The center where Hallock is employed has stayed open during the pandemic but has taken extra safety precautions including temperature checks at arrival and drop off, hourly hand washing, and keeping children 6 feet apart. She says “most of the kids are in one to one therapy so that makes it easy.”
Livingston had hoped that over the summer, some ground could be made up in summer school, but that has been moved online as well.
“My kids qualify yearly to receive ESY services each summer to help prevent regression while school is out- and this year they have already decided that all ESY services will be more distance learning, none in person. But at the same time they are developing plans for the gen ed population for recovery learning, bringing in small groups of students who struggled with distance learning. This is how ESY should have been implemented as well since our special needs kiddos are the ones who really need in person services the most.”
Schutter says that while Southlake/Carroll ISD has started summer athletic training in the school district, ESY summer school is only being offered online. She posted a plea for help in a local moms’ Facebook group.
“As you are pulling out your sports equipment I ask that you to please pray for my son and the other special needs children in this district who are still being left behind and if you see my son and I holding signs in front of the district offices in protest this summer please wave or honk to show us that you have not forgotten about those that can’t speak up for themselves.”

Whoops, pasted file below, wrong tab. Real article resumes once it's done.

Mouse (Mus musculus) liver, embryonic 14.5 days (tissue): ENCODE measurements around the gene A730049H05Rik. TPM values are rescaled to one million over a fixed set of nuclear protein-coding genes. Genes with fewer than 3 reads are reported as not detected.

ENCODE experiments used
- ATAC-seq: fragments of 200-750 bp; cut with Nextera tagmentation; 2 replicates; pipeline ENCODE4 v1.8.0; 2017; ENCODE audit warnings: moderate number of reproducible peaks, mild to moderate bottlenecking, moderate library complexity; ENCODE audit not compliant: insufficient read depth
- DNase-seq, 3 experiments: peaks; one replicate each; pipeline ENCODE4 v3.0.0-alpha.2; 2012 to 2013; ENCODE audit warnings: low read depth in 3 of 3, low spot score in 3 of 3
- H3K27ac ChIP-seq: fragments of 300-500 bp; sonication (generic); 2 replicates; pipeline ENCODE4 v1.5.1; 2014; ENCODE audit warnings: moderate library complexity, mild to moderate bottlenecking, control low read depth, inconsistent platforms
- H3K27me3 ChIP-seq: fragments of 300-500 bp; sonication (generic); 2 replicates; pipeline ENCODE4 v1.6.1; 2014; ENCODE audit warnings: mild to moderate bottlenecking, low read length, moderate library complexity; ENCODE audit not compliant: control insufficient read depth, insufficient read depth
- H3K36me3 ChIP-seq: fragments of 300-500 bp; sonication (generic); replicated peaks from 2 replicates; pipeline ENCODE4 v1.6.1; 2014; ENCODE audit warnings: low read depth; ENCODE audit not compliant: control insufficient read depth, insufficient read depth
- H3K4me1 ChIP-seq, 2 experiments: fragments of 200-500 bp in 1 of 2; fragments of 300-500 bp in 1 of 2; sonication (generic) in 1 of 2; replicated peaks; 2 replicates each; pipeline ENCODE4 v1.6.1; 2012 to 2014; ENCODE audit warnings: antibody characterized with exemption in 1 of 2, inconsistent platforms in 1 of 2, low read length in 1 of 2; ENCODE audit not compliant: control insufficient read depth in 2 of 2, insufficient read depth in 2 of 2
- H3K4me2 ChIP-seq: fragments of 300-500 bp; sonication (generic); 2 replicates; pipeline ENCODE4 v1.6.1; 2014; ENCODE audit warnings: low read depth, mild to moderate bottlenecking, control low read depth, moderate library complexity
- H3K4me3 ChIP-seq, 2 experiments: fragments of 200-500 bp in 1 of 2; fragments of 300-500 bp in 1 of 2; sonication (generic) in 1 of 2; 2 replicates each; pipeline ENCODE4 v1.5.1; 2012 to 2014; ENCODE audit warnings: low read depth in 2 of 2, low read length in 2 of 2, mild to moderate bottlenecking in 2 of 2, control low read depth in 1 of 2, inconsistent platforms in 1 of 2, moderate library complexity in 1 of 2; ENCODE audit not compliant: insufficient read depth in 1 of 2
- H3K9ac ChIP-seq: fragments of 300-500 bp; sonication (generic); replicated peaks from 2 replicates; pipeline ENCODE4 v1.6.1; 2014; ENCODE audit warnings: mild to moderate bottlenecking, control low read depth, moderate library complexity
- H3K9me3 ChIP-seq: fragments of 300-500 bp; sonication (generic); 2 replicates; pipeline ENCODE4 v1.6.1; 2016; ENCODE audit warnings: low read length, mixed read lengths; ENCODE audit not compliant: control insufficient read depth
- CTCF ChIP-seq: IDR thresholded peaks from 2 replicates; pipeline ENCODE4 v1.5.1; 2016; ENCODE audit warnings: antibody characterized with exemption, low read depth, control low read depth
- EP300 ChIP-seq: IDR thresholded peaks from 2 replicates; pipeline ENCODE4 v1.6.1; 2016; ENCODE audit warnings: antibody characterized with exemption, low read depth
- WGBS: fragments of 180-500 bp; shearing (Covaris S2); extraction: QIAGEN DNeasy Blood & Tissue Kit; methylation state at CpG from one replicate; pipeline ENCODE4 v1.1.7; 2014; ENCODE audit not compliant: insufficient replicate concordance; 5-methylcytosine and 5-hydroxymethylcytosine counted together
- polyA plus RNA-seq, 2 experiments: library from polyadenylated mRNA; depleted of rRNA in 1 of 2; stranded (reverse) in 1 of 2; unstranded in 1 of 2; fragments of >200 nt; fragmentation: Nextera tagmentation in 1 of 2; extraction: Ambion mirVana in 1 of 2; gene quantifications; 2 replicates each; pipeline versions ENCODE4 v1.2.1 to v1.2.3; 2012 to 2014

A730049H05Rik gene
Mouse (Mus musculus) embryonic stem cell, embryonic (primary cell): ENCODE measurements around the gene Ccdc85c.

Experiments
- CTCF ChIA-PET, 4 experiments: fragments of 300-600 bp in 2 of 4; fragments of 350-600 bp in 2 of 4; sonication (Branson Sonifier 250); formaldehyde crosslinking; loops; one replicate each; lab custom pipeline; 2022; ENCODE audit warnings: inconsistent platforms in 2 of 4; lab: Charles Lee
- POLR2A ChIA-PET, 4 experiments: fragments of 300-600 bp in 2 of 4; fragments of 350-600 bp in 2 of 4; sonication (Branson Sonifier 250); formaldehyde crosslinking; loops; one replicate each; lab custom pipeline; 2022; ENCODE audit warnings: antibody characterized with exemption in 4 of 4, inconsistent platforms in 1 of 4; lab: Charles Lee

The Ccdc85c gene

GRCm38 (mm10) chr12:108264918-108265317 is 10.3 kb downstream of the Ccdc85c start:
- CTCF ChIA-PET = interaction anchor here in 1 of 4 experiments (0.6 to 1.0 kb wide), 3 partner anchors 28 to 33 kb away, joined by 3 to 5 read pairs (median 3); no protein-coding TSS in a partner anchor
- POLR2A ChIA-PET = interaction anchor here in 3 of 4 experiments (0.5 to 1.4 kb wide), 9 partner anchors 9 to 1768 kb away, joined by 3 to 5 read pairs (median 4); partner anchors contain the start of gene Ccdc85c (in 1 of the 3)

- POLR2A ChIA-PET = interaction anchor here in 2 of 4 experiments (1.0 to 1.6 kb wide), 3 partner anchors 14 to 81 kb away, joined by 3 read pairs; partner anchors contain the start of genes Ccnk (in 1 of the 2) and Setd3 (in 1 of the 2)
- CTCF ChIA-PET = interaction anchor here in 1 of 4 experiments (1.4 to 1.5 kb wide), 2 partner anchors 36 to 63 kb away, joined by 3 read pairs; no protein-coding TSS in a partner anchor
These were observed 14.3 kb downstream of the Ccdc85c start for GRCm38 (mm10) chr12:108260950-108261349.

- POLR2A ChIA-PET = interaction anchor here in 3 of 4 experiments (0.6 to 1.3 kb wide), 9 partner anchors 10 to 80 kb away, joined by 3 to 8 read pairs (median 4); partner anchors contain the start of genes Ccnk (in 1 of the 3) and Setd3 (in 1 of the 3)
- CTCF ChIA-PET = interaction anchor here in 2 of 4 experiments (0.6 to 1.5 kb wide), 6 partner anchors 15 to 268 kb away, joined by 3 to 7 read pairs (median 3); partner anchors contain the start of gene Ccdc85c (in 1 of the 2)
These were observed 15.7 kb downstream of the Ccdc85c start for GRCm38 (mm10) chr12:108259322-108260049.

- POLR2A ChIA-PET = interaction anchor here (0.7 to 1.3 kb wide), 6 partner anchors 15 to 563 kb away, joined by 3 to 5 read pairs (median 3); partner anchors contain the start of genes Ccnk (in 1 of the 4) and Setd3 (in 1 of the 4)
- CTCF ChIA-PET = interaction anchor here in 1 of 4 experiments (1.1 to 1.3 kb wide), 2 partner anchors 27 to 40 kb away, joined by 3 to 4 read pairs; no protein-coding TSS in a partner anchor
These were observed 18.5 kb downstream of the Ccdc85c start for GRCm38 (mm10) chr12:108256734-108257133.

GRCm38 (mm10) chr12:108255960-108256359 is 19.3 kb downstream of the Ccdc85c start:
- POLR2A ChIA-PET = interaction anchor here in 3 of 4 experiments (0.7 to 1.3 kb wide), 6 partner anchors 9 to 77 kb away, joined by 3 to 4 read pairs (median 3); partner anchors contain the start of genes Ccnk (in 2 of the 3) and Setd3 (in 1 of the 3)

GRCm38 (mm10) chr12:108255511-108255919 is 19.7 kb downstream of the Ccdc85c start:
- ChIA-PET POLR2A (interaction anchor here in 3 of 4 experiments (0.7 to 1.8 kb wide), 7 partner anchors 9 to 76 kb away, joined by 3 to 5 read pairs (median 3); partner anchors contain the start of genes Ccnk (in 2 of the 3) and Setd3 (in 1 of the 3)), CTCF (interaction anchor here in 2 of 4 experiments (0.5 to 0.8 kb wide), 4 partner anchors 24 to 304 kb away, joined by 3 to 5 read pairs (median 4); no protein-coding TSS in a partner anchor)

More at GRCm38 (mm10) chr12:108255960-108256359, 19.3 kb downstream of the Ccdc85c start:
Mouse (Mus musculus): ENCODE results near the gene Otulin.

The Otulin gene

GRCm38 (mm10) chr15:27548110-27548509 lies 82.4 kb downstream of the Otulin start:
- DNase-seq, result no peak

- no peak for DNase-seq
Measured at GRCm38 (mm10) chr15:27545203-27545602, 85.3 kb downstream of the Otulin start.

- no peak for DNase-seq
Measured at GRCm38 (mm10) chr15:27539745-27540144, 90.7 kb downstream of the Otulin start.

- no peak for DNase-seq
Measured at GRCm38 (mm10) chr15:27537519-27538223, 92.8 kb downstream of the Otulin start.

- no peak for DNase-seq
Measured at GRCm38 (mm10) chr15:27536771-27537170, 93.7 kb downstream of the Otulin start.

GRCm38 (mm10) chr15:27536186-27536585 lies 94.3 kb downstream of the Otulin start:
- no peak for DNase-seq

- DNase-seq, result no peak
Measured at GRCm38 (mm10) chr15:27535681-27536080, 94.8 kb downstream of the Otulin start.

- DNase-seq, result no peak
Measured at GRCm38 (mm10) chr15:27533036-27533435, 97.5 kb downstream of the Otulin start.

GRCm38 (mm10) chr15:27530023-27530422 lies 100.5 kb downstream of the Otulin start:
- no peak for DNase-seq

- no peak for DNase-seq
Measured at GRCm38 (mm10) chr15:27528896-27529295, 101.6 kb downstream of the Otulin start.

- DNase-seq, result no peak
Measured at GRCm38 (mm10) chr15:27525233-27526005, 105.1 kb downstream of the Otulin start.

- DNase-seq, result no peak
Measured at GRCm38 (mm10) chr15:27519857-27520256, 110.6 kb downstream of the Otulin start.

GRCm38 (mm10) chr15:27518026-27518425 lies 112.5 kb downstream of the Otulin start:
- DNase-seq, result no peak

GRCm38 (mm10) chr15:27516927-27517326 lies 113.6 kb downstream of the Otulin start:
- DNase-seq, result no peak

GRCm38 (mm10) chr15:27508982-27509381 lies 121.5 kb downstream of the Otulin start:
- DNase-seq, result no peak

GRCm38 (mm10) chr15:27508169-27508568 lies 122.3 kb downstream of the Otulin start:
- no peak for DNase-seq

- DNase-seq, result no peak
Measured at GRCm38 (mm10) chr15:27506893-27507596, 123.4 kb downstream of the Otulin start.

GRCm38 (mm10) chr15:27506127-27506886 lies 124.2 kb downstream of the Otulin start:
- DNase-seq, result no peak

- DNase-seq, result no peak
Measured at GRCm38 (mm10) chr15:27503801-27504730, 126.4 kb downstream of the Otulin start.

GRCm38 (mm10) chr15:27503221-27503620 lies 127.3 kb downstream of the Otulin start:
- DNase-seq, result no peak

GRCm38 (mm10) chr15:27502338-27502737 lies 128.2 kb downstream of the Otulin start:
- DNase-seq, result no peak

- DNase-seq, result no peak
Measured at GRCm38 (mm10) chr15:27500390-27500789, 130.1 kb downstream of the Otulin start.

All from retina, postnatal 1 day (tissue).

The Southlake/Carroll school district says they decided to stick to their decision to offer summer school solely online even though the Texas Education Agency allowed schools to open as of June 1.
“The decision to offer online learning was made well in advance of TEA's recent announcement that schools could open for summer school June 1 with restrictions. Based on the restrictions, athletes and coaches will remain 6 ft. apart when not exercising and 10 ft. apart when exercising.” – Tyisha Nelson, Executive Director for Special Programs, Carroll ISD
Now parents are shifting focus to the fall, hoping that schools will open up to at least half days for special needs students. School districts are considering a variety of options including on-campus instruction, virtual instruction, or a blend of the two.
Livingston says, “I fear how much they will regress come fall if they do not get back into the building on a regular basis.”
Hallock, a BCBA at a therapy center, suggests “[i]f they are still online, then if they would open to small group or one to one office hours where kids can go get help in person this would be ideal. It would help all kids that way and it would be a way to schedule those interactions and keep them safe. If they open up, then they need to go back and follow the IEP the way it was written and hold ARD meetings to determine if new accommodations are needed due to any regression.”
Livingston says that special needs children need to be made a priority.
“Schools need to take the time to meet these kids where they can be most successful. Time needs to be set aside to bring them in a few or even one at a time when they are unable to achieve at home…It is my greatest hope that children with special needs will be prioritized #1 when it comes to allotting time to students returning to the brick and mortar classrooms. The services they need simply cannot be replicated virtually.”
Article credit : Marj Ochs